To meditate or not to meditate? How meditation works13
When new students arrive in a yoga class they often have little awareness of their bodies. So it is our job as yoga teachers to gradually help them figure out how the body feels on the inside and how to control its position in space. At the same time, many new students have very little awareness of their breath, so it is our job as yoga teachers to bring their attention to the breath, help them deepen it and teach them how to use their breath to guide their movements. In yoga body awareness and breath awareness go hand in hand.
What about the students’ minds? Many yoga teachers help their students investigate their bodies and regulate their breath, but stop short of helping them investigate and regulate their minds. Is the mind less important then body and breath? Not according to the yoga tradition. In fact, in the yoga tradition learning to control the fluctuations of the mind is front and center, while breath and body work play a supportive role.
For many of us the very thought of going inward is terrifying. What kind of murky stuff are we going to find? Why stir things up? Life seems fine as it is (even if I feel dissatisfied, disconnected and direction-less). We seem to have much less control over the mind than we do over the body and breath. That’s why we have all sorts of excuses: “My mind is too busy”, “That’s just how I am” and “What’s the point?”
The point is that s**t happens (pardon my language) and when it does – will you be ready? And we are not just talking about major life shifts like childbirth, sickness, divorce or death. Confrontations, elections, job changes, interpersonal conflict happen all the time. Any change stirs things up, whether you like it or not, and it informs your emotional response, your behavior and actions. How well will you handle it when it happens?
My very wise yoga student once said: “Your happiness depends on your ability to tolerate ambiguity”. Practicing meditation in the form of self-reflection helps us tolerate ambiguity. Nobody meditates for the sake of meditating. First we meditate to be able to see our lives and circumstances a bit more clearly, then to see ourselves a bit more clearly, and then to break free from our conditioned reactions that color our views of the world, and release the charge that triggers strong emotional responses.
“So if I sit with my eyes closed for a while it will fix all of my problems?” Sort of. If you hook your mind to something and maintain that focus for an extended period of time, it will help the particles stirred up by change to settle, so that you could see a bit more clearly. There are different meditation strategies that you can use and we will talk about those next year. But, according to Patanjali, “Choosing meditation according to one’s affinities brings mental clarity.” Meditate on something that you enjoy and find meaningful and it will become something that you look forward to, instead of a chore. And if you feel that you need support or encouragement on this journey, tune in next week for a special announcement!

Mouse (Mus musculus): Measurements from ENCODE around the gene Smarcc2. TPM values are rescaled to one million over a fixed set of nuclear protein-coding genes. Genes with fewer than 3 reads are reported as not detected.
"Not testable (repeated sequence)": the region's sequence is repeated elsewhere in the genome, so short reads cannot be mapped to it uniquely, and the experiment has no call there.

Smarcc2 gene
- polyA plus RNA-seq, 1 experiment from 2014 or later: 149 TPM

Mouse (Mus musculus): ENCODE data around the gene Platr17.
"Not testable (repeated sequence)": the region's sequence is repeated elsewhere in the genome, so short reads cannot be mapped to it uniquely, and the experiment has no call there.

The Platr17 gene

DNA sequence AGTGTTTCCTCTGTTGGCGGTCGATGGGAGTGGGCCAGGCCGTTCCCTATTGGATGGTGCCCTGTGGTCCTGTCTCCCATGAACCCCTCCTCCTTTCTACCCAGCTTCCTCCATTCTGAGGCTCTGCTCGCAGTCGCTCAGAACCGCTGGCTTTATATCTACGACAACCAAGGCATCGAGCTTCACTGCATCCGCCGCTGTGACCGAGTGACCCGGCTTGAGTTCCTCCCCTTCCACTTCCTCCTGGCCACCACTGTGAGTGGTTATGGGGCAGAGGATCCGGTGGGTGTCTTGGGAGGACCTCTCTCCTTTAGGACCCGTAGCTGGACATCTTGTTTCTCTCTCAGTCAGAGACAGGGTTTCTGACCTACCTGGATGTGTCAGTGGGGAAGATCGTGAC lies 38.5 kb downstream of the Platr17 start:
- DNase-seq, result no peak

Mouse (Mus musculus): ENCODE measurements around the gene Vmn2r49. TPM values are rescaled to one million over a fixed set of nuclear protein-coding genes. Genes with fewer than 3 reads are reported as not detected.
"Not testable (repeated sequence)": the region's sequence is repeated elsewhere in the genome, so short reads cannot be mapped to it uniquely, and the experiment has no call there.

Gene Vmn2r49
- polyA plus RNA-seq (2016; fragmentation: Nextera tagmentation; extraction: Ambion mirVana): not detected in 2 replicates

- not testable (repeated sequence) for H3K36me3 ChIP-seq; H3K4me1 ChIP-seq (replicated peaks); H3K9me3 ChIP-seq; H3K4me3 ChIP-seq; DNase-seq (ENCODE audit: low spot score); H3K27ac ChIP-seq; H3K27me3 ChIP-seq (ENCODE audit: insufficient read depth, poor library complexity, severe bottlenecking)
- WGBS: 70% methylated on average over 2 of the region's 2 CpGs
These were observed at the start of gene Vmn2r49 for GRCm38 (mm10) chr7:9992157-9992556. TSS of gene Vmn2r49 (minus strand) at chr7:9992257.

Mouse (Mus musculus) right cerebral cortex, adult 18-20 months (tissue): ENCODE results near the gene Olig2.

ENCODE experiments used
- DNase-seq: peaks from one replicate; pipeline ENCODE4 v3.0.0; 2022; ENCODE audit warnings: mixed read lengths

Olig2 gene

Subscribe to Blog via Email
I love this. I always lead a 15 minute meditation at end of each asana class. The positive change I have seen in my students is astounding. Thank you for reinforcing the importance of meditation.
Thank you Mary! So happy to hear that you share this gift with your students!
What a lovely piece to talk about with my students this morning. Olga, thank you for your thoughtful writing.
Thank you Sally!
great article! I love your writing…clear, concise, real.
Thank you Dan! (Love your profile pic 🙂
Thank you, Olga, for this timely (for me) reminder of how meditation helps to settle the agitation of one’s mind, and allows one to see more clearly. I look forward to more upcoming posts on meditation. The best classes I have taken (and taught) include at lease some period of meditation.
Agreed! Especially now with winter and holidays it seems to be conducive to slowing down and turning inward.
I love this! I tell my students that we carry around a snow globe with us all day, shaking it up as we go, and that yoga and meditation helps us to set the snow globe down so the snow can settle and the objects inside can become clear. 🙂
I love this image of a snow globe, Jill! It’s a great simple visual to explain a more complex concept – thank you for sharing!
“Your happiness depends on your ability to tolerate ambiguity”… so wise! I wonder if that came to your student in a meditation 🙂 You are a wonderful writer and I am grateful you are able to and willing to share your insight with others. Thank you.
You are very welcome. 🙂 Not sure when she came up with that idea, but it popped out during our private session. She was very pleased when I told her that I used it in my blog post 🙂
I have had a meditation practice since 1974 and always find it hard to find a yoga class that will incorporate meditation into their class. It adds so much to have a yoga class that get the body ready for meditation. Which I believe is the purpose of yoga.